Protecting against identity fraud

Experian offers top tips to help consumers and businesses protect themselves from fraudsters.

Tips for consumers:

∑ Regularly monitor your credit report using a service such as Experianís CreditExpert. Check your report for unauthorised or suspicious activity, such as new accounts in your name that you didnít open or credit searches by companies you havenít dealt with.

∑ Watch out for your mail. Fraudsters often obtain documents by stealing or redirecting mail Ė so keep an eye out for post that youíre expecting and report missing items quickly if they donít arrive.

∑ Destroy documents showing your personal details before throwing them away. Be careful about discarding anything with your name, address or other details on it, as they can be used by fraudsters to open accounts in your name. Use a shredder to destroy documents such as bank statements, utility bills, application forms, chequebook stubs, card receipts and even envelopes bearing your name and address.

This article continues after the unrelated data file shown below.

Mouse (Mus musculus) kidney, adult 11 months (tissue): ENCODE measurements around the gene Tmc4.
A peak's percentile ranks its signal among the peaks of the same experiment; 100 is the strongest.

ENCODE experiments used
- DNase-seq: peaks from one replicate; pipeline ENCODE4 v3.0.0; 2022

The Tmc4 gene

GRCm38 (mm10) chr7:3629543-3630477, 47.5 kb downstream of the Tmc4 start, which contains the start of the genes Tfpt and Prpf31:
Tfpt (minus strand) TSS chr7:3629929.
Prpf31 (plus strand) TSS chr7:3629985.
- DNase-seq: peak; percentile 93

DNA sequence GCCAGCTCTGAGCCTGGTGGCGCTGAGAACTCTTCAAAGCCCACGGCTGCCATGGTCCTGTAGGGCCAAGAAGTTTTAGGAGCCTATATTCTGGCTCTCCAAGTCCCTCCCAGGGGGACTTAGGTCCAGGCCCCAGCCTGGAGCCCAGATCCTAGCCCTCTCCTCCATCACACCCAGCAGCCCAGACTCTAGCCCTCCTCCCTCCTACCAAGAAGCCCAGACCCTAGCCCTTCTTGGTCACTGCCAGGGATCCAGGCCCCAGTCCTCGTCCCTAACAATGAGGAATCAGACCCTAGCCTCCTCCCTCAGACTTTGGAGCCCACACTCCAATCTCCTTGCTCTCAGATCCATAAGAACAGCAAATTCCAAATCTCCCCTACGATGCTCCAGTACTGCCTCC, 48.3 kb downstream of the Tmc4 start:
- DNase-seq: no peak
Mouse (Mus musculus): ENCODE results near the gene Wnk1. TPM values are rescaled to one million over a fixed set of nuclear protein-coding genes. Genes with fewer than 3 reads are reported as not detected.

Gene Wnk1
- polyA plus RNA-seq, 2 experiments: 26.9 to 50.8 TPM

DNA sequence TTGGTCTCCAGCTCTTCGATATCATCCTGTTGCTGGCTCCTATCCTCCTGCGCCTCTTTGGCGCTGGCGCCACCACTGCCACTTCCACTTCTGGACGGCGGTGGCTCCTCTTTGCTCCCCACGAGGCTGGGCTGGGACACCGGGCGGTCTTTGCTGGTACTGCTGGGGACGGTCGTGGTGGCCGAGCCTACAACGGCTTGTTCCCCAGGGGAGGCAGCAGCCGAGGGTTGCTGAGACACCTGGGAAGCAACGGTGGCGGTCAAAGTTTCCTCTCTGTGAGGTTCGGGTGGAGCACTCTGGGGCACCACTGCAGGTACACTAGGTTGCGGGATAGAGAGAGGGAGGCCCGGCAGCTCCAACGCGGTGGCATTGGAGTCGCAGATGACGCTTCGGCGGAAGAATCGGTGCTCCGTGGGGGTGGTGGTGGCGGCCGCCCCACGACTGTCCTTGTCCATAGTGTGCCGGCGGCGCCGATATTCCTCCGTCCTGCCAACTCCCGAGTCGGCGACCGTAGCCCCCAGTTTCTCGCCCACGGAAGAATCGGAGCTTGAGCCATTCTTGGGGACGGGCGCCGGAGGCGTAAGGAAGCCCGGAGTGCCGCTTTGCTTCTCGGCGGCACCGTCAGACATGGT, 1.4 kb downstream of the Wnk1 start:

∑ Keep your information up to date. Make sure the Royal Mail, your bank and organisations such as your mobile phone provider are informed of any changes of address. This prevents any document that includes your vital details falling in to the wrong hands by being incorrectly addressed. When anyone fraudulently applies for an account under your name and previous address, this will be automatically flagged if that organisation is using electronic authentication.

∑ Forward your mail. If you move home, have your mail forwarded to your new address for at least six months.

Top tips for businesses:

∑ Conduct a data audit. Be confident that you know what information you hold on your customers and that it is accurate and up to date.

∑ Be secure. Review who has access to different types of customer information and for what purposes.

∑ Use electronic authentication. It is faster, safer and more cost effective than paper-based authentication.

∑ Donít leave a litter trail. If you still rely on paper-based processes to authenticate your customers, ensure that you securely dispose of documents that you no longer need using a shredder. Never throw documents in the bin.